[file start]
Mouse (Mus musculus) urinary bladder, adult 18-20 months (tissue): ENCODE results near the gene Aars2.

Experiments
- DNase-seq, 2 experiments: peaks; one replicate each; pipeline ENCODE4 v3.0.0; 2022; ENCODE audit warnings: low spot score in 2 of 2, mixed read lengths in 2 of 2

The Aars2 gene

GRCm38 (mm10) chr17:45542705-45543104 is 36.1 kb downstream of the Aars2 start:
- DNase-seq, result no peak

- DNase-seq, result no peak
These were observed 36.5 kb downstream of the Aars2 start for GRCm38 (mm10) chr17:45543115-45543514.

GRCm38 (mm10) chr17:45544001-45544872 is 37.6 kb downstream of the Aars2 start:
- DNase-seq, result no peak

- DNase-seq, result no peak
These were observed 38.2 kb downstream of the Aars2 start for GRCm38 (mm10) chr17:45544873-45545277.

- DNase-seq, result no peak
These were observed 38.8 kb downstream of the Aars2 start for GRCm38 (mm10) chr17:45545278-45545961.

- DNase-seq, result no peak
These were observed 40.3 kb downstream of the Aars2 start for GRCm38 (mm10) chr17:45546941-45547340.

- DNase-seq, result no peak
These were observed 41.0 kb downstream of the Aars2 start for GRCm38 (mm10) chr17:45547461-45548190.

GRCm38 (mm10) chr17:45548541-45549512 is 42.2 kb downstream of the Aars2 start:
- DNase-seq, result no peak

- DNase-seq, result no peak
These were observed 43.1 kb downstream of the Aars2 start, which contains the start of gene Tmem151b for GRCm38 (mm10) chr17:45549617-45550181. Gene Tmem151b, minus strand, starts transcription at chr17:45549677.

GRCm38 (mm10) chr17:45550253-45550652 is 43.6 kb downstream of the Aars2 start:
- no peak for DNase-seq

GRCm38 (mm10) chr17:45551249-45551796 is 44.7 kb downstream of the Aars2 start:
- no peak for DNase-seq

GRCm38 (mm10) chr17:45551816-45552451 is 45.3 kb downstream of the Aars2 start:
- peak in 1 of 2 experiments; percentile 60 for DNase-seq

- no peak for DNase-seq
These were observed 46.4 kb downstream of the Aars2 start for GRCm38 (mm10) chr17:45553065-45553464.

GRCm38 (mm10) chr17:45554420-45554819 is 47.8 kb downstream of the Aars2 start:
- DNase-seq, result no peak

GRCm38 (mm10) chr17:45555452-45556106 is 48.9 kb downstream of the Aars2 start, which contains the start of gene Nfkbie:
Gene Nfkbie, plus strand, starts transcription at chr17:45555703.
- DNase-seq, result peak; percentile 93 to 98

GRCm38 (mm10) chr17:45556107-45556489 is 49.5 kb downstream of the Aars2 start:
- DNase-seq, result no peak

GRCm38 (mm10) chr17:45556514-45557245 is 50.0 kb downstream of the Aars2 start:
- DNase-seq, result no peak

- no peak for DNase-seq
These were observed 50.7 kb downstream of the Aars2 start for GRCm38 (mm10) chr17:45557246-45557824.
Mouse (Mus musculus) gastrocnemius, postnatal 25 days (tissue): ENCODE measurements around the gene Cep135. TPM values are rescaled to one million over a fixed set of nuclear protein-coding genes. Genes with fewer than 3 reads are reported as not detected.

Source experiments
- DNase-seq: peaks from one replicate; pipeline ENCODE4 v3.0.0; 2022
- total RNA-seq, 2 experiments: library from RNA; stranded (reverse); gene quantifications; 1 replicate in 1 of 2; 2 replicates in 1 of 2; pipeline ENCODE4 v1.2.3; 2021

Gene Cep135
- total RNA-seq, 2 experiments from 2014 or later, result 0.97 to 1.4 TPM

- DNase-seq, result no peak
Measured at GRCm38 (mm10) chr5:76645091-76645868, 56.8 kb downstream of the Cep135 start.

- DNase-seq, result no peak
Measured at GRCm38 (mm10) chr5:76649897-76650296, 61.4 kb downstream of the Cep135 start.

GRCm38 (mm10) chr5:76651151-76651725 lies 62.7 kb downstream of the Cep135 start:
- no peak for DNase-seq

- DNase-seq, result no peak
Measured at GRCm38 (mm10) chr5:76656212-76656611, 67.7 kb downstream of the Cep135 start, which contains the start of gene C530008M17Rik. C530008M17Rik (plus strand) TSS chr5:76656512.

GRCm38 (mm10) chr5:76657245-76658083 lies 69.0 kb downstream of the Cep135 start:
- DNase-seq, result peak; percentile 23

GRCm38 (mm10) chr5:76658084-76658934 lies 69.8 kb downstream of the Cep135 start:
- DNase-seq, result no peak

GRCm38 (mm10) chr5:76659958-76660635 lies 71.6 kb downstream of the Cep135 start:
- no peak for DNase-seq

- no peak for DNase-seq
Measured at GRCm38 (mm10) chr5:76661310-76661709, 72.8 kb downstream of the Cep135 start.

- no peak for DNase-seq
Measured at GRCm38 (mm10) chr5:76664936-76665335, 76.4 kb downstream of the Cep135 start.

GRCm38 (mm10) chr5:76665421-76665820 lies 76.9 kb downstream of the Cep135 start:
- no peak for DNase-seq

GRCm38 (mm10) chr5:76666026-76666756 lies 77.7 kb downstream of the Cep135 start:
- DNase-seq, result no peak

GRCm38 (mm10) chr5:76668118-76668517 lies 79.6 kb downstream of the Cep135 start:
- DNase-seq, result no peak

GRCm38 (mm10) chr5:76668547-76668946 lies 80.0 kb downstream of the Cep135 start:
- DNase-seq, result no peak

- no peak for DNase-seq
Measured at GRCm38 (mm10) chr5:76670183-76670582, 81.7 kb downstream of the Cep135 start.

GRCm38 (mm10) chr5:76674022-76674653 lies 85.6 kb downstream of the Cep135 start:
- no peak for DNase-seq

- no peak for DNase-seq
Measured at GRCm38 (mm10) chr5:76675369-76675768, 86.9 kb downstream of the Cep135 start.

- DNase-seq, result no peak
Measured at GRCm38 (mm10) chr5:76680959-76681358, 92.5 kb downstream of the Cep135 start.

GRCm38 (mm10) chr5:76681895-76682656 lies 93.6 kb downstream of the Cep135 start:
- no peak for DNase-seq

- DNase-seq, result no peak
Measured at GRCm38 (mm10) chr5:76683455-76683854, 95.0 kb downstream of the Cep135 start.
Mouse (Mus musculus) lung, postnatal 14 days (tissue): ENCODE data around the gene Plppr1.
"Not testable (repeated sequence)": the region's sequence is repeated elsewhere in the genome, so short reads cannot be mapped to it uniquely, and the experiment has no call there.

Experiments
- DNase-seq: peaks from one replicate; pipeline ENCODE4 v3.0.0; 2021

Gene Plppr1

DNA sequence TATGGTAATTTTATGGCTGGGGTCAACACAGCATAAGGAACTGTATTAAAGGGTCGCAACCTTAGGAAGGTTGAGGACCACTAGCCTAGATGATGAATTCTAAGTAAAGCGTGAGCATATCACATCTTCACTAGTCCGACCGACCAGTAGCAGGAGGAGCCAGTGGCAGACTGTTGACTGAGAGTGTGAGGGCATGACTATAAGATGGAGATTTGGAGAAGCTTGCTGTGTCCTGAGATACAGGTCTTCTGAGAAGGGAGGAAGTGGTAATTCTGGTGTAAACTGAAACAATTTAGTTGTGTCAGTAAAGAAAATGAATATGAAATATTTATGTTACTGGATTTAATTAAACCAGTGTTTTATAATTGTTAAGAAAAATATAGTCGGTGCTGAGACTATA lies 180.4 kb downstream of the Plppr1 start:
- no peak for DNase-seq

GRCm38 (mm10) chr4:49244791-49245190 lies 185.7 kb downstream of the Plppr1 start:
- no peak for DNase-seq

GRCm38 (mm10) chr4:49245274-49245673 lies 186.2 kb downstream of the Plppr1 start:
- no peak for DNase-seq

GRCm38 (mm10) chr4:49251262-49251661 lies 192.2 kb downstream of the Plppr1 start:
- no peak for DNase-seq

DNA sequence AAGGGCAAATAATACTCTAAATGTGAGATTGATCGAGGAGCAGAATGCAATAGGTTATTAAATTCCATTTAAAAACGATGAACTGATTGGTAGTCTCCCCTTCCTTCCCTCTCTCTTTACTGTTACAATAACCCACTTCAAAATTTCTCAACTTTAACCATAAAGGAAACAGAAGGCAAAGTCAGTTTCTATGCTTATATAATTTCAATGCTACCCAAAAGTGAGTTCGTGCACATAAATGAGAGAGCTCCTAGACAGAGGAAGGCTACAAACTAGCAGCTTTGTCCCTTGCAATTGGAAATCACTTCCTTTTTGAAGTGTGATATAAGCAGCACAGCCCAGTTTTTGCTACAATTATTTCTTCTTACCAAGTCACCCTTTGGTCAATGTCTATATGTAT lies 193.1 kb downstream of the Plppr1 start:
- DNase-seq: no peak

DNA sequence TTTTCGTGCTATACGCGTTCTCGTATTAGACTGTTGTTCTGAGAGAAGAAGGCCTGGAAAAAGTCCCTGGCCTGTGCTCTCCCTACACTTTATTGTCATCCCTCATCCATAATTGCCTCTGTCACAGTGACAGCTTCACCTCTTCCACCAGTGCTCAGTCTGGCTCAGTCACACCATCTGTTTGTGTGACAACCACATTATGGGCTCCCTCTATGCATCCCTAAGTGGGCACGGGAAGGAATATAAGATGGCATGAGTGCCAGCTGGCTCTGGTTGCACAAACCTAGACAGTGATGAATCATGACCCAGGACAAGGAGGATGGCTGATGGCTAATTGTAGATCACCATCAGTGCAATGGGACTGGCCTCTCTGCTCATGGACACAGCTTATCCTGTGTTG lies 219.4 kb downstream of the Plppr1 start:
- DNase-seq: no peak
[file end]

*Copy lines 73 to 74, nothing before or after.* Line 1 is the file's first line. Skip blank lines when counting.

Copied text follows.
- DNase-seq, result no peak

- no peak for DNase-seq